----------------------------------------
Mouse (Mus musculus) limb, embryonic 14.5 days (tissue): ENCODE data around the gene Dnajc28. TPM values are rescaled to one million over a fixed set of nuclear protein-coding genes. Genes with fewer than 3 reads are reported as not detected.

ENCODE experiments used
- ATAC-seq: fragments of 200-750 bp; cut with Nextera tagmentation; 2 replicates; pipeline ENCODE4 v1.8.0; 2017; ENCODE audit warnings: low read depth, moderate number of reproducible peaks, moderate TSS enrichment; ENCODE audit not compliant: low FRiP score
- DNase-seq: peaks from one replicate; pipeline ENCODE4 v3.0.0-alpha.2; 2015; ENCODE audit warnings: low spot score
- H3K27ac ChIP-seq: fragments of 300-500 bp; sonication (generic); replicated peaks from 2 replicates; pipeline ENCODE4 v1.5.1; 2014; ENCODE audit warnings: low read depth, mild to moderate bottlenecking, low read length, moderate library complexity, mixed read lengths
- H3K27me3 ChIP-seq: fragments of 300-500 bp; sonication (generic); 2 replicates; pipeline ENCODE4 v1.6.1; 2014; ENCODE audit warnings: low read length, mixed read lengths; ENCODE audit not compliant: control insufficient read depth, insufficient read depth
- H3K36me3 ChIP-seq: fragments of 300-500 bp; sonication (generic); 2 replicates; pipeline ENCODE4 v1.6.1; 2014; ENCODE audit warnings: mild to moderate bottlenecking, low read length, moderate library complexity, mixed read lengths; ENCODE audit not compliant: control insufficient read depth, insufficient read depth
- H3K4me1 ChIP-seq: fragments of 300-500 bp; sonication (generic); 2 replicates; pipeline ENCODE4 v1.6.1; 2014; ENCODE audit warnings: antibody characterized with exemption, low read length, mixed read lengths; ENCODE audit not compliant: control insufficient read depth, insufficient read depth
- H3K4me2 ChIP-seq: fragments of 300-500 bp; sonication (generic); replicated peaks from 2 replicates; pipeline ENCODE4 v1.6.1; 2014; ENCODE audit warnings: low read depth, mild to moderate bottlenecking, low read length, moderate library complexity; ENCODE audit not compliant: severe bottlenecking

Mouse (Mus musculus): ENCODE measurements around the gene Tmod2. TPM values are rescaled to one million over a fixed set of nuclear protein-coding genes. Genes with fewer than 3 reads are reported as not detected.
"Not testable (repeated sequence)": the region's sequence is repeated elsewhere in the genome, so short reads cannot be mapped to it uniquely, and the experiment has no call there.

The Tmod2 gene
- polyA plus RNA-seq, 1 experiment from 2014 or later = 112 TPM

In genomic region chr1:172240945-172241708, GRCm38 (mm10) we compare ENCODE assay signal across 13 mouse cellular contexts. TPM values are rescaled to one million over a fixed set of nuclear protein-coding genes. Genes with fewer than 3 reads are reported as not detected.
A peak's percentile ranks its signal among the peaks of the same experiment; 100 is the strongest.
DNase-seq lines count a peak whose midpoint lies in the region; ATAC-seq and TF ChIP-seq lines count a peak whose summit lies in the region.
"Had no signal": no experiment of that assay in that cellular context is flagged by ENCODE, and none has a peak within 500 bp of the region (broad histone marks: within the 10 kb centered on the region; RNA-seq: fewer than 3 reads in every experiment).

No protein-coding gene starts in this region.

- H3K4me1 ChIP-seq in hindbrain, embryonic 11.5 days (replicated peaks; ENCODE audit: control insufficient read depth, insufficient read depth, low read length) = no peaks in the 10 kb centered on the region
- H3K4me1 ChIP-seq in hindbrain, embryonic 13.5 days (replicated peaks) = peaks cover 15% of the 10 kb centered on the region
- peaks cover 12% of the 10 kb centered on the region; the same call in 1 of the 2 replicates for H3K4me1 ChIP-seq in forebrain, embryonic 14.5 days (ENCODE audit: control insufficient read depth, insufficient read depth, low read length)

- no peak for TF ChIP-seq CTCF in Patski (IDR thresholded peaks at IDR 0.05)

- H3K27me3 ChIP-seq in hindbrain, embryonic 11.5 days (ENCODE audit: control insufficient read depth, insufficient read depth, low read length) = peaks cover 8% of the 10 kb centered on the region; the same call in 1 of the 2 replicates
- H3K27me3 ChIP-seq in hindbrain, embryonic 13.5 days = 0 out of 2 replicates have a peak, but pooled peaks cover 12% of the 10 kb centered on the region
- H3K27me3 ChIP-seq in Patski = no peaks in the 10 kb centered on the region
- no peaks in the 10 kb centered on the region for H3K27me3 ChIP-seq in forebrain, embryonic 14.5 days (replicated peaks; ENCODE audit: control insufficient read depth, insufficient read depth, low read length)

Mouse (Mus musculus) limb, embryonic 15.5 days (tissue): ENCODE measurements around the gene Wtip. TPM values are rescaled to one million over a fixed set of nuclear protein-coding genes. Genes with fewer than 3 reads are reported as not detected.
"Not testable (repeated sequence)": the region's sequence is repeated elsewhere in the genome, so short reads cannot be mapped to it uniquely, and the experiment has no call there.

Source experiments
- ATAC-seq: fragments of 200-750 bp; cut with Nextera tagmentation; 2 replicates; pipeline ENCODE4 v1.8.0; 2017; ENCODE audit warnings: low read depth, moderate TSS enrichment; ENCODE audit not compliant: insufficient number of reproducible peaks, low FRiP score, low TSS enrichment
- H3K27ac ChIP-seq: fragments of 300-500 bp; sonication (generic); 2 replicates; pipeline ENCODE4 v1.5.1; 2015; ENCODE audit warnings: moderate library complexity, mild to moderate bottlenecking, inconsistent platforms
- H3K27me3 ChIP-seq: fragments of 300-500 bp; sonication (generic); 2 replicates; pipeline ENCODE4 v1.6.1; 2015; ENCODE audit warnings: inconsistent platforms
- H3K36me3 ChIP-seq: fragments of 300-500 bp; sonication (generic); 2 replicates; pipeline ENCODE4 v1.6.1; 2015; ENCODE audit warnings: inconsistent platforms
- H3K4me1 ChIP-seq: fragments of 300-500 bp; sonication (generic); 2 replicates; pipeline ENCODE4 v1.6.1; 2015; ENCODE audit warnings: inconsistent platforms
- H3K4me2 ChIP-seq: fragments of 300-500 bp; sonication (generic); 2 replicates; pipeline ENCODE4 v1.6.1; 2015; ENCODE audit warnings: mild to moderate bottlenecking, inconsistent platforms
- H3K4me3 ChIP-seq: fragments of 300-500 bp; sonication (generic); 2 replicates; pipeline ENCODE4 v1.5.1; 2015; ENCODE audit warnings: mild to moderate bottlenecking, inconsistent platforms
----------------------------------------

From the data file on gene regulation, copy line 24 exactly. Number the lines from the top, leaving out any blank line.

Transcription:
- H3K27me3 ChIP-seq in hindbrain, embryonic 13.5 days = 0 out of 2 replicates have a peak, but pooled peaks cover 12% of the 10 kb centered on the region